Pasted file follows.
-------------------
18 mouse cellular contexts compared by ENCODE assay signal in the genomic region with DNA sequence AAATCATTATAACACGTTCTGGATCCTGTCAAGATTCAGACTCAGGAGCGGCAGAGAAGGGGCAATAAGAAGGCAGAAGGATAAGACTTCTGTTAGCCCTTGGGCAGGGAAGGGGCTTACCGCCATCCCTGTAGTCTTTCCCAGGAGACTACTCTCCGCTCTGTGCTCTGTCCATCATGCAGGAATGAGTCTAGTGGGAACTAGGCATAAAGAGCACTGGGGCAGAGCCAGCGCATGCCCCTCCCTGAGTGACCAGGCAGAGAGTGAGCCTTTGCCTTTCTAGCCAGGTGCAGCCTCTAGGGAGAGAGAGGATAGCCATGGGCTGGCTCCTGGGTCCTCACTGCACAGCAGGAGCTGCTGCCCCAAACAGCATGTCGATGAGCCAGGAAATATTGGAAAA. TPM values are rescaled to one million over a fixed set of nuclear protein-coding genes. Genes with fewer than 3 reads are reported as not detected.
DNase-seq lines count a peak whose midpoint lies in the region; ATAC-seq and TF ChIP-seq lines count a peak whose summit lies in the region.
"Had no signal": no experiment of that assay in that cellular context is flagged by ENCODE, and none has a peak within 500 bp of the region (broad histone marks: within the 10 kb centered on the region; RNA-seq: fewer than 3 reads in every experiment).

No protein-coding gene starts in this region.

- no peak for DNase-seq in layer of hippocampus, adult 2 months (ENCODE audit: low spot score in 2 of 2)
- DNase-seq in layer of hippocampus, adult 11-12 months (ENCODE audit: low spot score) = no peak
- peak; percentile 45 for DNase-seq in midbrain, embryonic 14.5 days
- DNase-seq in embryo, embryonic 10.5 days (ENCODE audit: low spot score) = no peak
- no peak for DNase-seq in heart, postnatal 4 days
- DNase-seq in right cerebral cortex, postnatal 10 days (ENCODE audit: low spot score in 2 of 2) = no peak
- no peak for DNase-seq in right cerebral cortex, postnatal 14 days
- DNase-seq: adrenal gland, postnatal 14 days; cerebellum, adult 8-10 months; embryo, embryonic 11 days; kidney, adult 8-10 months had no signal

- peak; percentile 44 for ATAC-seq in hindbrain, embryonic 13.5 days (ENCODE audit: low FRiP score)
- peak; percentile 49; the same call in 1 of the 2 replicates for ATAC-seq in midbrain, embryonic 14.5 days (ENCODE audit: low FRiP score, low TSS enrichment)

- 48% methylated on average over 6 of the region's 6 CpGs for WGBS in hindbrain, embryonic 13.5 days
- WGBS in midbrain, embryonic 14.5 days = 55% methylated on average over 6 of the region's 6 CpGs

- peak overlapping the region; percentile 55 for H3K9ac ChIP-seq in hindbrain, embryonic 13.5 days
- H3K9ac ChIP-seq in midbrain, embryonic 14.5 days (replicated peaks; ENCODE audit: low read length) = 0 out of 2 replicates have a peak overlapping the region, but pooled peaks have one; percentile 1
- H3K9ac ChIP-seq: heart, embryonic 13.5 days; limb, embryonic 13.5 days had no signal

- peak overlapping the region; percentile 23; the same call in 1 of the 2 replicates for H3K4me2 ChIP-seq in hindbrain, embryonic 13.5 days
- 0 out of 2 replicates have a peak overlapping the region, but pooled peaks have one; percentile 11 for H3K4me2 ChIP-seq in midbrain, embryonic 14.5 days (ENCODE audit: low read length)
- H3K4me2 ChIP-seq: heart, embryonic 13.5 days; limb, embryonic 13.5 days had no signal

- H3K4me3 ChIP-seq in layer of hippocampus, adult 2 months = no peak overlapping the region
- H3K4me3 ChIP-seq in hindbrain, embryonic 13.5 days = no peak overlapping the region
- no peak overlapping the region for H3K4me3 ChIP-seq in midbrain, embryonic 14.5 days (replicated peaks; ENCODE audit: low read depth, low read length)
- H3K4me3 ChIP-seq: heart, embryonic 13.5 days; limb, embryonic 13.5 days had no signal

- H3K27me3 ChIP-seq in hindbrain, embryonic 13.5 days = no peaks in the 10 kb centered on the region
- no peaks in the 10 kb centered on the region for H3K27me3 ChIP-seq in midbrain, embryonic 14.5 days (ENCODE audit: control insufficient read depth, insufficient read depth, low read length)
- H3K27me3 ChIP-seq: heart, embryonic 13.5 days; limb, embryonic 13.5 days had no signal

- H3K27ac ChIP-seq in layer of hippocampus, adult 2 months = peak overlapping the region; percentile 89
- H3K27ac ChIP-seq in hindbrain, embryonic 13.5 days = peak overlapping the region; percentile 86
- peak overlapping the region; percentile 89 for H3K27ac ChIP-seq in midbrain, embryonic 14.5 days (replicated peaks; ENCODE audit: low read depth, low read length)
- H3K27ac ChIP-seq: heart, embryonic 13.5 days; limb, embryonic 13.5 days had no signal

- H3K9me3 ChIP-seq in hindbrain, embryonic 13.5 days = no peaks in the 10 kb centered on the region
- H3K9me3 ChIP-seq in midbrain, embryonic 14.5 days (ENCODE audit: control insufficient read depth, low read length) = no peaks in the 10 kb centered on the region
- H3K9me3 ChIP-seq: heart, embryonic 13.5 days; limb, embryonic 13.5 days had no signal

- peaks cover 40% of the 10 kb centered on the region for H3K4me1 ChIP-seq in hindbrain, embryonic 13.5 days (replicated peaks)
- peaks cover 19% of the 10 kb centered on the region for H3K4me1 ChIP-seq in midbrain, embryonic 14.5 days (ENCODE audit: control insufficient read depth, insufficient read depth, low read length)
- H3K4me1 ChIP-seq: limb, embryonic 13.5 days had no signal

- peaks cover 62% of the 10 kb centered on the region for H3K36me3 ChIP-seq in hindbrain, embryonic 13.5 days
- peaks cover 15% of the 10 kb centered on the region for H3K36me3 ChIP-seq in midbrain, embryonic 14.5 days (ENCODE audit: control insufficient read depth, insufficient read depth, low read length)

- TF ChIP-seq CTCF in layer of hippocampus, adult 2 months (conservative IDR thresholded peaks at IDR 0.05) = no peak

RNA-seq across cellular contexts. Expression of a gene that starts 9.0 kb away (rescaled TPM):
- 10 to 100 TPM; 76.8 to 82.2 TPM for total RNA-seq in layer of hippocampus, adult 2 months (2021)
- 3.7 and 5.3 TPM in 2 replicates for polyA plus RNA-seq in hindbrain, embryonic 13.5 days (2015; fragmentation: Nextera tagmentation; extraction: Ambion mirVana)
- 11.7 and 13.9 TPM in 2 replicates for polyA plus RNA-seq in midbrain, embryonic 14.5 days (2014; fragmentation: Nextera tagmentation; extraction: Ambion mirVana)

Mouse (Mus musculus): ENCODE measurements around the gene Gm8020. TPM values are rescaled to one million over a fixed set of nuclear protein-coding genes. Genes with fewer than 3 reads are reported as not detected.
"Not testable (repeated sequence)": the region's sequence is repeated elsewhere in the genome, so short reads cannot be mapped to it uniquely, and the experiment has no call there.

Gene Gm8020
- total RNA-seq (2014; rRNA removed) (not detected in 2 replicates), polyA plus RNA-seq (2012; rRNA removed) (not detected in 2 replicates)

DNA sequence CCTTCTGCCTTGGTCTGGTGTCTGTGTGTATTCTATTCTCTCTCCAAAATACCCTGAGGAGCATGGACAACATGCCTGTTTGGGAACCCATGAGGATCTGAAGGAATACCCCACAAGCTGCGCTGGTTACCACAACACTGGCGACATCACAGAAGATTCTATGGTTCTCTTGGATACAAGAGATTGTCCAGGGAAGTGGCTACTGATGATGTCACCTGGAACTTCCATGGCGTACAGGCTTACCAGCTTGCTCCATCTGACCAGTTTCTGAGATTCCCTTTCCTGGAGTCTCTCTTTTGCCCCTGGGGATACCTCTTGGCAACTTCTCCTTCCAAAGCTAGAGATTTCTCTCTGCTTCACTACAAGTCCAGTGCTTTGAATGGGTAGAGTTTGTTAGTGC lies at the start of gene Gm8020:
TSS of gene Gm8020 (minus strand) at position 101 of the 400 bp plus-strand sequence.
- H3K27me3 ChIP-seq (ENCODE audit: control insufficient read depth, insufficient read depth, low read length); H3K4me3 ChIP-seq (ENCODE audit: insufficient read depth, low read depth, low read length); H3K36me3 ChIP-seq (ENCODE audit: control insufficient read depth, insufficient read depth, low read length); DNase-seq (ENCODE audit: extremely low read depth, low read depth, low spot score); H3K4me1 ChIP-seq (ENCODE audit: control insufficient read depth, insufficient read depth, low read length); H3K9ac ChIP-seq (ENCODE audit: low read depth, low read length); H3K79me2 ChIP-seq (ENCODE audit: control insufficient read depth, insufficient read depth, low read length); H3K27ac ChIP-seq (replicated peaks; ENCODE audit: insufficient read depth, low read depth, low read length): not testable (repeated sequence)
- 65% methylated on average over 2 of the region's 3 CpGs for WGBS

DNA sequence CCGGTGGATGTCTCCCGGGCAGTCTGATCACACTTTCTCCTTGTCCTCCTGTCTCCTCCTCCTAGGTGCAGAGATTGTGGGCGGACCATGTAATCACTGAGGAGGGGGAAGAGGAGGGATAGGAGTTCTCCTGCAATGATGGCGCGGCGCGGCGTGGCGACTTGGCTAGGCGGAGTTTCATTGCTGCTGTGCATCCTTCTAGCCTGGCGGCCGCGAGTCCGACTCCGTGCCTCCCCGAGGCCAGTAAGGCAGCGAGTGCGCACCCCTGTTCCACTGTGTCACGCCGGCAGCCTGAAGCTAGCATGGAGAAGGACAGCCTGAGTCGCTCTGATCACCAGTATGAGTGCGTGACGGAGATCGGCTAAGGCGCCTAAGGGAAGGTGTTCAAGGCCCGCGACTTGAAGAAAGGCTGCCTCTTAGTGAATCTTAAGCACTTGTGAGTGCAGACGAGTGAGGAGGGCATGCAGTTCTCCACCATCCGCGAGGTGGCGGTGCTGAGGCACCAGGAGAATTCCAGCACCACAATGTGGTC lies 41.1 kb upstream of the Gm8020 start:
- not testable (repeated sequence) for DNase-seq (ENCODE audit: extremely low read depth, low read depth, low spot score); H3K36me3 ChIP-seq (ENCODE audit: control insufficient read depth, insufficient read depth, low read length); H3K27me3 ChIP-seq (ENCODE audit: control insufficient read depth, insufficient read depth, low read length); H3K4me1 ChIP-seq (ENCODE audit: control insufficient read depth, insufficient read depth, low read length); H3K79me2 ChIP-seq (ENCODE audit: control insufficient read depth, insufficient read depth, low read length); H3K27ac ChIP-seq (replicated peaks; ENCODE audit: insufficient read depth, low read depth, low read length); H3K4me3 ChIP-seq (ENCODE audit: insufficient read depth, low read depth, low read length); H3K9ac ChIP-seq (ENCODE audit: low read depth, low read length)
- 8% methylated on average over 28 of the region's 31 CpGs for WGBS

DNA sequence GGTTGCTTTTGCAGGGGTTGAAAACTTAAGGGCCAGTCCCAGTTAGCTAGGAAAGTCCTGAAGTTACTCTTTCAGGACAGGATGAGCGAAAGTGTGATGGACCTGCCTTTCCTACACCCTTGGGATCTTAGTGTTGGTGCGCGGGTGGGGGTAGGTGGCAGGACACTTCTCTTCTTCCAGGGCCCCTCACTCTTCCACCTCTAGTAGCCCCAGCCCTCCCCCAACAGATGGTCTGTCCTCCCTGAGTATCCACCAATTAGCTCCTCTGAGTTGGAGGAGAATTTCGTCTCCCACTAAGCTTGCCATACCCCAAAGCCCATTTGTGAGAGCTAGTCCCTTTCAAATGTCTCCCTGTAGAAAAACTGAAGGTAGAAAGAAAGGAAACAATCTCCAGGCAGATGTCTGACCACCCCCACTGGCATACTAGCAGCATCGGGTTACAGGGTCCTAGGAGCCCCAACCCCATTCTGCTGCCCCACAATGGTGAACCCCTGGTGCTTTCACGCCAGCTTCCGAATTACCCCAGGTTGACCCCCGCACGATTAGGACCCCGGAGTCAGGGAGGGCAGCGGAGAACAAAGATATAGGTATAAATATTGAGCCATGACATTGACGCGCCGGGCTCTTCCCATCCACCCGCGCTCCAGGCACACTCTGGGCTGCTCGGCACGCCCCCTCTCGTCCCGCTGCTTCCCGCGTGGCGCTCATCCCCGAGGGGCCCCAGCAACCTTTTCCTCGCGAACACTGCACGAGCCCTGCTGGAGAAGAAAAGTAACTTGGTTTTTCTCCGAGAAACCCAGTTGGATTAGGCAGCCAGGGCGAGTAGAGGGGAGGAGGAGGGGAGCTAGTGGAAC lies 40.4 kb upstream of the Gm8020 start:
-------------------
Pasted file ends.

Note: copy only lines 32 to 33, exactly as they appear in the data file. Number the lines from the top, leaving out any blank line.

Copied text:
- peak overlapping the region; percentile 89 for H3K27ac ChIP-seq in midbrain, embryonic 14.5 days (replicated peaks; ENCODE audit: low read depth, low read length)
- H3K27ac ChIP-seq: heart, embryonic 13.5 days; limb, embryonic 13.5 days had no signal